Episode Title: "Welcome to Westfield"
Writers: J. R. Orci & Graham Roland
Director: David Straiton
Previously on "Fringe":
As she sleeps, Olivia Dunham (Anna Torv) has an unexpectedly erotic dream about Peter Bishop (Joshua Jackson), a man she barely knows in this timeline. She awakens to call from Peter, who reveals that he and his father, Dr. Walter Bishop (John Noble) have made a breakthrough on the Doomsday Device. Olivia finds the two men bonding over the creation of a breakfast cocktail before they explain that they need her assistance in convincing Phillip Broyles (Lance Reddick) to test their latest innovation on the Doomsday Device itself.
Out in Vermont, a group of motorists are stranded on the side of the road when their electronics and engines go dead. They then witness a large commercial airliner crash before power is mysteriously restored. Hours later, Astrid Farnsworth (Jasika Nicole) and Olivia arrive on the scene with Broyles, and everyone is surprised that Walter volunteered to come as well as he eagerly shows off the magnetic phenomena to his timelost son. After sending Astrid to check out the crash site, Walter convinces Peter and Olivia to take him up the road to Westfield for some rhubarb pie.
Once the trio arrive, they find most of the town is oddly deserted. While Olivia tries to reach Broyles, Walter is startled by the owner of the diner who seems to suffer sudden personality changes; including a persona that is openly hostile to him. In the bathroom, Peter finds an injured man named Cliff Hayes (Tim Kelleher). Out in the diner, Walter narrowly evades a knife swipe from the owner, who quickly overpowers Peter as well before Olivia shoots the man dead. More troubling is that the town appears to be cut off from all communications and there's a dead body behind the counter as well.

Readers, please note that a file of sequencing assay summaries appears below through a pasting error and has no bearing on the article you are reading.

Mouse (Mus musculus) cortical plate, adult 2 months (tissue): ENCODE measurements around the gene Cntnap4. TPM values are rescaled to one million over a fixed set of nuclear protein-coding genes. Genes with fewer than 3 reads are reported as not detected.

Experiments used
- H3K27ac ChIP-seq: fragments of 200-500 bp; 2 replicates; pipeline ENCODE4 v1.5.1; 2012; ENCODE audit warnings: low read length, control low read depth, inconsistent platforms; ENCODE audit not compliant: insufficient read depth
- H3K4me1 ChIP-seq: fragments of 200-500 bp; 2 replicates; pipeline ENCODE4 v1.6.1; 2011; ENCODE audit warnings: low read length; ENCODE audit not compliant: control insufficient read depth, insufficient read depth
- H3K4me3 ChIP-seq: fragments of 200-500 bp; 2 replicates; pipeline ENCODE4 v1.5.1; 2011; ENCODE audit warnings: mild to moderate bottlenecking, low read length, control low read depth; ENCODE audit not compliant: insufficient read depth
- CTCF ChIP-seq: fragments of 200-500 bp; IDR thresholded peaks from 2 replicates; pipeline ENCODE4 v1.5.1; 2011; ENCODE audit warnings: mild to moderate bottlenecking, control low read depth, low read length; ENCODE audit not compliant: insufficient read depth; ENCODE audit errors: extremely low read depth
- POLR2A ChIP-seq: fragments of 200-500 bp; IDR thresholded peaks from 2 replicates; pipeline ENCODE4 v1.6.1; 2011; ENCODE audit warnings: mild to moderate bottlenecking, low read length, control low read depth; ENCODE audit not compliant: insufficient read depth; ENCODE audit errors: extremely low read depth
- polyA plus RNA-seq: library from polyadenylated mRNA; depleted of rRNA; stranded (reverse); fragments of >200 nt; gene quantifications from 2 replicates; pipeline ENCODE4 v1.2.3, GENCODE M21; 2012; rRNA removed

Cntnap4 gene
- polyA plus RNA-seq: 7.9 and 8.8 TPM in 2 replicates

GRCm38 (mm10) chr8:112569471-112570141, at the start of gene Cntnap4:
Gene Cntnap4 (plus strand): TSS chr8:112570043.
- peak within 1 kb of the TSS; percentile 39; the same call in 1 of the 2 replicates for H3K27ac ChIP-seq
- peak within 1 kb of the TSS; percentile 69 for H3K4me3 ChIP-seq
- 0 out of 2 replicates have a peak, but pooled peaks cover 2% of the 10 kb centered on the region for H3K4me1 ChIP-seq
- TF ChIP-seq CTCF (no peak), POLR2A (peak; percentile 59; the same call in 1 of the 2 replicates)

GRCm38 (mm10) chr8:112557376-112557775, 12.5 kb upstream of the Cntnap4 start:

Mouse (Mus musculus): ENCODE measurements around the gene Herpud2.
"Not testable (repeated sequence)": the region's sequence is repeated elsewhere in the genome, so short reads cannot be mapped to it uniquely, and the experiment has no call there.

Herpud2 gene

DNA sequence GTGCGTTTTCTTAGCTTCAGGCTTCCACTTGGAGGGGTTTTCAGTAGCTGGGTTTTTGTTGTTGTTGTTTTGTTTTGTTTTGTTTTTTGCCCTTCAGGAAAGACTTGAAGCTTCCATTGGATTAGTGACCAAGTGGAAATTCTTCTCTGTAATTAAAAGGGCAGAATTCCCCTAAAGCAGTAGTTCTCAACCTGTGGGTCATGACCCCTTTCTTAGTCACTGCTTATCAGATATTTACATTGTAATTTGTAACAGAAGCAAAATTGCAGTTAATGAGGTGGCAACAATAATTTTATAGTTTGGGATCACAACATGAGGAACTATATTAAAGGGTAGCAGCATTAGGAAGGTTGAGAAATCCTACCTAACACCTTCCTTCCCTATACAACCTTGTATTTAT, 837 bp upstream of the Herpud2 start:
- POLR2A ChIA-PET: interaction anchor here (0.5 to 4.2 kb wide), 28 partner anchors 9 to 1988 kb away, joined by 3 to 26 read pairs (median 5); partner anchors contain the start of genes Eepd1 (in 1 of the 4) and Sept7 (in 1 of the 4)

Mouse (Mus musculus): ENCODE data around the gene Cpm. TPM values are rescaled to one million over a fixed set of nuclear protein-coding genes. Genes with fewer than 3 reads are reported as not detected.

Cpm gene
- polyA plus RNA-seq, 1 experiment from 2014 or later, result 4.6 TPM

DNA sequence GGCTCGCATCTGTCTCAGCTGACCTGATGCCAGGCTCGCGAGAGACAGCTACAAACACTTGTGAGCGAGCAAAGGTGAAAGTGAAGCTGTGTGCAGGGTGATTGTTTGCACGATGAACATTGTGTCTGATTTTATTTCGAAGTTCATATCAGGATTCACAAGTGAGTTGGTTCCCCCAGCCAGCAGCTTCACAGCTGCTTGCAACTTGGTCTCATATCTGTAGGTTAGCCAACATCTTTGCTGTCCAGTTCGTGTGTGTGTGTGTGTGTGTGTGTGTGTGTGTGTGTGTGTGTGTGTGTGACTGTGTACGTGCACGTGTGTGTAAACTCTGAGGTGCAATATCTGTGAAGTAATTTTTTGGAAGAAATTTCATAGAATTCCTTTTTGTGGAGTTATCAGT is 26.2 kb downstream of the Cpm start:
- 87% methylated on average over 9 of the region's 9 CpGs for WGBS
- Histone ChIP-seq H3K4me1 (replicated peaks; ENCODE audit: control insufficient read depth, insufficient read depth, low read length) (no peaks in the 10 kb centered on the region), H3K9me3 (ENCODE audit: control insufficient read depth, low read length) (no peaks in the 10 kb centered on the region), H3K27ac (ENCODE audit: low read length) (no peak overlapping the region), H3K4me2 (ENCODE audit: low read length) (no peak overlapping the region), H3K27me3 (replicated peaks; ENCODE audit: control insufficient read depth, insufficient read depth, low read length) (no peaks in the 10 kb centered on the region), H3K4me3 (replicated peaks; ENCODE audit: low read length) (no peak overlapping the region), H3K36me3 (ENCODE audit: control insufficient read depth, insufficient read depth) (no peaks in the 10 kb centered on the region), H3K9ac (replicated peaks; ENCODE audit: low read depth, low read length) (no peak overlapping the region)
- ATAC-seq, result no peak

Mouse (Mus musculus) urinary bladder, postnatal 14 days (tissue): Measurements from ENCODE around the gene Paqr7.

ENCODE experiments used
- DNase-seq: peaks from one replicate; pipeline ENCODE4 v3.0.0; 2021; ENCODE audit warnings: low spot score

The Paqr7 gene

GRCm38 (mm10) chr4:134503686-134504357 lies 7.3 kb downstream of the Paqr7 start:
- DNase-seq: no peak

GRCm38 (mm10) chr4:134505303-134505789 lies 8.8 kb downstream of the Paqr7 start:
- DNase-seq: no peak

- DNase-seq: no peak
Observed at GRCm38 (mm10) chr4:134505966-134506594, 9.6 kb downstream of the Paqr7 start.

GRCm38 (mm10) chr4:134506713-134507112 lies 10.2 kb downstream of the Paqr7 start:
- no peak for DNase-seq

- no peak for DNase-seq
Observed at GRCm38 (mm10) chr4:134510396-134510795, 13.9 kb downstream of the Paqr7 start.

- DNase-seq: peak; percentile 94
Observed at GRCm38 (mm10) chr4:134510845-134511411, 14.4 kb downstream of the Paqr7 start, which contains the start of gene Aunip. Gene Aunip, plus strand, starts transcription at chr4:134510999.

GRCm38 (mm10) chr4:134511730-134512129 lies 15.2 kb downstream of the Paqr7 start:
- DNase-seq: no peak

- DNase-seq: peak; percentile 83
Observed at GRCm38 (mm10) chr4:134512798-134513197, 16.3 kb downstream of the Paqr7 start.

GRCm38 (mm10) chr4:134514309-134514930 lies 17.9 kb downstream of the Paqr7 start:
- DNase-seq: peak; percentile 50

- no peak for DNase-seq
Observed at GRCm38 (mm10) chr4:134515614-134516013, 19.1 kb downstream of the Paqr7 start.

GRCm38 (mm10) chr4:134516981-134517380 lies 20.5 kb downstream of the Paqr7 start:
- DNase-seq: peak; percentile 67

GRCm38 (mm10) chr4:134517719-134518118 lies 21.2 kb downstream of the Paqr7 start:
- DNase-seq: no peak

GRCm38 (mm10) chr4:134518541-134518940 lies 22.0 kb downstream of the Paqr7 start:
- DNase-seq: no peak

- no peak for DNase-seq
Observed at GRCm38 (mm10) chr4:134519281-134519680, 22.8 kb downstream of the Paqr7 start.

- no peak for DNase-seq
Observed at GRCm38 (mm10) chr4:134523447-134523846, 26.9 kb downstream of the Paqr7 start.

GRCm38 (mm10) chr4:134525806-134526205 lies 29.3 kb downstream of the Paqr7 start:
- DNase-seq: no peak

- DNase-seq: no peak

Walter also notes that the dead owner has two pupils in his eyes. They also find that Cliff is losing a lot of blood, so the trio tries to drive him to the hospital just out of town before discovering that the road seemingly loops around with no way to leave Westfield. They head to a deserted sheriff's office where Walter saves Cliff's life with a blood transfusion while the man explains that the residents of Westfield have gone crazy; including his own sister, who shot her husband of 18 years because she thought he was a stranger. She also had memories of things that she never did.
More importantly, Cliff reveals that the survivors who are immune are holed up at the local high school, including his family. Olivia theorizes that the nearby military base may have been responsible for this through the accidental release of a bio agent, but the case she sites as reference happened in Peter's timeline, not hers. As they prepare to leave, Walter asks Peter for a gun and he gets a canister of pepper spray instead. Along the way, Olivia describes feeling someone else in her head and she briefly starts slurring words before handing over her weapon to Peter.
Once inside the high school, one of the 12 survivors, Brian (Sean Owen Roberts) angrily asks the team why only three people were sent to save them as Olivia tries to calm him down. Soon, Walter examines Teresa (Tracy Waterhouse), the latest survivor to be afflicted with two sets of memories and a new set of teeth growing in her mouth. Worried about Olivia, Peter has Walter test her blood for the same qualities affecting the town, but he finds that Olivia is uninfected. As Walter works out a theory, Cliff notes that he and his wife Angela (Michelle Addison) and his daughter, Lacey Haynes (Ali Skovbye) shouldn't even be there, since he almost took an out-of-state job last year.